How to Get Started with Aquarium Plants
Aquarium plants are an amazing addition to nearly any fish tank. Not only are they beautiful and natural-looking, but they also help greatly with biological filtration and create a comfortable environment for your fish. Many people fear that growing plants under water is a risky venture. Not to worry – here are our top four tried-and-true tips for getting started with your first aquarium plants!
Tip #1: Use a Good Fertilizer
Easy Green all in one fertilizer to fertilize the water
The great thing about plants is that they consume the toxic nitrogen compounds produced by fish waste. But to truly grow well, plants need more “food” than fish poop can provide. Plants need both macronutrients, like nitrogen, potassium, and phosphorous, as well as micronutrients, such iron, manganese, and boron. They also require these nutrients in the right amounts.
Experiential aquascapers love to use customizable products that provide separate containers for each nutrients. This allows them create customized fertilizer concoctions to suit their needs. But if you’re like me, I just want an easy, all-in-one solution that’s already premixed by the experts. That’s why we offer Easy Green liquid fertilizer to make your life simple. For low-tech tanks, add 1 squirt to 10 gallons each week. High tech tanks will need twice as much. To provide nutrients from the soil, root tab fertilizers can be used for plants that are dependent on their roots.
Easy Root Tabs for fertilizing the ground
You can find more information about plant nutrients in our article, Picking the Aquarium Fertilizer for You.
Tip #2: Use Good Lighting
Fluval Plant 3.0 LED light
A steady supply of light is essential for plants to photosynthesise. But direct sunlight is not recommended because it’s difficult to control the intensity and can cause severe algae problems. It is better to use a dedicated light for aquarium plants. You can also research the best light for other plant tank keepers. Fluval Plant 3.0LED is our favorite light because you can adjust the intensity of the light depending on the needs of your tank. This light allows you to start with low-light plants (plants that require low levels of light) and then move up to high-light plants as you grow experience.
You can find out more about the best planted tank lights by reading our quick selection guide.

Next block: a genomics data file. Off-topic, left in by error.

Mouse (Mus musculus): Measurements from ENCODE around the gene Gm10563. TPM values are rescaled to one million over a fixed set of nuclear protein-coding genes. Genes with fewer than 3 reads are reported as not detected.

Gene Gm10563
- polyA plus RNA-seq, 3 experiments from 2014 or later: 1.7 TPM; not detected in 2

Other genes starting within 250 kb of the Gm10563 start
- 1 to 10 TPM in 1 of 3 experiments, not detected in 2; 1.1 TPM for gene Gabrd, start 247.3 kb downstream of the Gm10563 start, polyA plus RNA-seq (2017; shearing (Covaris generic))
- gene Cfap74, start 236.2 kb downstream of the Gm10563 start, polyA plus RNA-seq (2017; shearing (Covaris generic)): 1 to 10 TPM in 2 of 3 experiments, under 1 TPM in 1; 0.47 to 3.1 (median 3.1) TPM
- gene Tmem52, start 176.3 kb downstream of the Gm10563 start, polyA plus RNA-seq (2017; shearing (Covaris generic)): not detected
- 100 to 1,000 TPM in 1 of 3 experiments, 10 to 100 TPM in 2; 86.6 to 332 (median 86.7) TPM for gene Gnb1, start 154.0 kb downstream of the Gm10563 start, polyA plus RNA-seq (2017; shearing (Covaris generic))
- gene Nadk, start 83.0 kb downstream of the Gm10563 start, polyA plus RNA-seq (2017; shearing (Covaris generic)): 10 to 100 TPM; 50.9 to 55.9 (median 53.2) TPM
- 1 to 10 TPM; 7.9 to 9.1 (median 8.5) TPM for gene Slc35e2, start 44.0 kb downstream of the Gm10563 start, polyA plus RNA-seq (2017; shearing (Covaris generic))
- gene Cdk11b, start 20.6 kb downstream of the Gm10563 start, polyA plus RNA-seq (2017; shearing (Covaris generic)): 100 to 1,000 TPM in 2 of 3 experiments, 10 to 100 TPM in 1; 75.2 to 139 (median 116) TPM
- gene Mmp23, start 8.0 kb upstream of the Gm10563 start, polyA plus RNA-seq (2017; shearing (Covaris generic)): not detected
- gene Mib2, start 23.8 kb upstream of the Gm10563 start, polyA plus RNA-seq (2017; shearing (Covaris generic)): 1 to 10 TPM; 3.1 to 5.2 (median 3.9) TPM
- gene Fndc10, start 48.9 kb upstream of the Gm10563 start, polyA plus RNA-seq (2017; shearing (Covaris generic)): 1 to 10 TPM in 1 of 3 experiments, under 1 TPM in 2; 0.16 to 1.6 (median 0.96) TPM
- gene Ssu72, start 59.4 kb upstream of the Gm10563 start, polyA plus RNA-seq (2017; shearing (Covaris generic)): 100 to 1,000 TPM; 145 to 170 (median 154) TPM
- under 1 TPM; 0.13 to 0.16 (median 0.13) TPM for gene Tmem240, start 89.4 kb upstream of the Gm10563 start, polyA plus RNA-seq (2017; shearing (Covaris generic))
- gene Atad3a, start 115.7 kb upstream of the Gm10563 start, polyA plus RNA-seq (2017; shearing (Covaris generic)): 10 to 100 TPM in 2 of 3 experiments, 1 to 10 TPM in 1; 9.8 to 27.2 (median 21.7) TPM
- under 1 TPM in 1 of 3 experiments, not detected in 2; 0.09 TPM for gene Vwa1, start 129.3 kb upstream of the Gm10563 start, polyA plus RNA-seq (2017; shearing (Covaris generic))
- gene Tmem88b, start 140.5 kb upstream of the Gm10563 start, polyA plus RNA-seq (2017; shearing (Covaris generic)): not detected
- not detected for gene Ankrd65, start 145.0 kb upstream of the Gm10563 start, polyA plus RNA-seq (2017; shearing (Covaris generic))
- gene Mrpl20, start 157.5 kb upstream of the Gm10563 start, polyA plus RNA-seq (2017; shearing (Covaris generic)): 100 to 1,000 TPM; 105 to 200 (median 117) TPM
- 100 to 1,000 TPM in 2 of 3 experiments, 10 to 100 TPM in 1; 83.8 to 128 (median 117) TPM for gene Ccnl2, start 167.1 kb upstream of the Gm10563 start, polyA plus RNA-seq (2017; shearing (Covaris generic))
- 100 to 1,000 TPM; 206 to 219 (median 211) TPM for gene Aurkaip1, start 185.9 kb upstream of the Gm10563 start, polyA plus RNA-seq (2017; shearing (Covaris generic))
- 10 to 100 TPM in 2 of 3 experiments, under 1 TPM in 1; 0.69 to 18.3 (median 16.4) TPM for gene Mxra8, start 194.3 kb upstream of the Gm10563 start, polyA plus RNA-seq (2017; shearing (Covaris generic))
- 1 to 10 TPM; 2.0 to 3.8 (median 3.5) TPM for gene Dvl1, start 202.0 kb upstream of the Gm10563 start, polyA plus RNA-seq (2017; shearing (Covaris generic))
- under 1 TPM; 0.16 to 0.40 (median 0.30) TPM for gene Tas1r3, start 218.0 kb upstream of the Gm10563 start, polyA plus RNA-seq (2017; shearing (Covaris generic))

For the best growth, pick an aquarium light intended for plants. Regular aquarium lighting is too dim for optimal growth.
Tip #3: Select the Right Fish
Although this may seem strange, certain fish enjoy eating plants. For example, silver dollar fish, certain plecostomus, and even goldfish thoroughly enjoy their vegetables, so certain plants may not be well-suited for their aquariums. Other fish have the tendency to sift through substrate and uproot plants, so you may need to switch to floating plants, rhizome plants attached to hardscape, or potted plants to decorate your tank. It is easy to find out which fish are suitable for plants by doing some research online or talking to others in our Facebook group.
Goldfish, and other species can cause damage to aquarium plants. Make sure you research before you buy your new pet.
Tip 4: Start with Beginner plants
Low light plants make the most sense as they are slow growers and easier to work with when you’re learning how grow plants underwater. For beginners, we recommend buying one plant of each species you like. You can also get five different starter plants instead of five. This will increase the chance that some plants can survive, and you will still be able to experience some success even if your husbandry skills aren’t perfect. You should also know that certain species may prefer specific water conditions. Talk to local hobbyists about which plants will thrive in your area.
Make sure you only purchase aquatic plants that are able to be grown completely submerged or underwater. A few pet stores also sell “semi aquatic” plants for use in terrariums. Interesting fact: Most aquatic plants are grown out of water in plant farms in order to reduce algae problems and speed up growth. Once you place a new plant in your tank, it will melt a bit, then produce new leaves, which are more accustomed to being completely underwater. Aquarium Co-Op helps you jumpstart this process by placing them in holding tanks that have lots of light and fertilizers to help them convert to submerged grown leaves before they reach your house.
With this in mind, remember that a plant that looks like it’s dying may still be possible to save! You may see it melting as it adjusts to the new water conditions. Give it another chance and you’ll be amazed at how it grows back. In the future we will be covering more topics regarding planted tanks. To receive email notifications whenever new blog posts become available, create an account.